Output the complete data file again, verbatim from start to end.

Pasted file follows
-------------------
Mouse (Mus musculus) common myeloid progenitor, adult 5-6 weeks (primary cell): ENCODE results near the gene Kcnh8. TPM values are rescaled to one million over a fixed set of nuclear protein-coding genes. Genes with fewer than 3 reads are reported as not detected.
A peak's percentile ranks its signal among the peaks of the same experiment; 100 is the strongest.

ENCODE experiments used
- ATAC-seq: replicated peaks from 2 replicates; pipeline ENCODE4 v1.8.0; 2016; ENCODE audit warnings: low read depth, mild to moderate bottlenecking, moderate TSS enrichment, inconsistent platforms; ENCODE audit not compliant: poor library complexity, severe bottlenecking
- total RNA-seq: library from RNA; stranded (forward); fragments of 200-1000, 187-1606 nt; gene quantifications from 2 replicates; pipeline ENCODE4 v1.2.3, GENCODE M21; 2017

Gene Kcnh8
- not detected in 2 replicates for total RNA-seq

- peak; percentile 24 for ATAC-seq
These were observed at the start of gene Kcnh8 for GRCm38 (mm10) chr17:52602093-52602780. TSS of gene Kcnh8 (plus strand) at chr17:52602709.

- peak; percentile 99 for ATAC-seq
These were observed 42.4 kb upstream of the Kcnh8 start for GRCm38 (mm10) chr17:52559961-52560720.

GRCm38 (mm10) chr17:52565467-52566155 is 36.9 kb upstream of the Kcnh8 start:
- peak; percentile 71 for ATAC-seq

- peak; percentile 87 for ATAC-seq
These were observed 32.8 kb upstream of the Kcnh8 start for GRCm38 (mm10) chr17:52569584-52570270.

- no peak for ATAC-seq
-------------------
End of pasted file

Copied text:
Mouse (Mus musculus) common myeloid progenitor, adult 5-6 weeks (primary cell): ENCODE results near the gene Kcnh8. TPM values are rescaled to one million over a fixed set of nuclear protein-coding genes. Genes with fewer than 3 reads are reported as not detected.
A peak's percentile ranks its signal among the peaks of the same experiment; 100 is the strongest.

ENCODE experiments used
- ATAC-seq: replicated peaks from 2 replicates; pipeline ENCODE4 v1.8.0; 2016; ENCODE audit warnings: low read depth, mild to moderate bottlenecking, moderate TSS enrichment, inconsistent platforms; ENCODE audit not compliant: poor library complexity, severe bottlenecking
- total RNA-seq: library from RNA; stranded (forward); fragments of 200-1000, 187-1606 nt; gene quantifications from 2 replicates; pipeline ENCODE4 v1.2.3, GENCODE M21; 2017

Gene Kcnh8
- not detected in 2 replicates for total RNA-seq

- peak; percentile 24 for ATAC-seq
These were observed at the start of gene Kcnh8 for GRCm38 (mm10) chr17:52602093-52602780. TSS of gene Kcnh8 (plus strand) at chr17:52602709.

- peak; percentile 99 for ATAC-seq
These were observed 42.4 kb upstream of the Kcnh8 start for GRCm38 (mm10) chr17:52559961-52560720.

GRCm38 (mm10) chr17:52565467-52566155 is 36.9 kb upstream of the Kcnh8 start:
- peak; percentile 71 for ATAC-seq

- peak; percentile 87 for ATAC-seq
These were observed 32.8 kb upstream of the Kcnh8 start for GRCm38 (mm10) chr17:52569584-52570270.

- no peak for ATAC-seq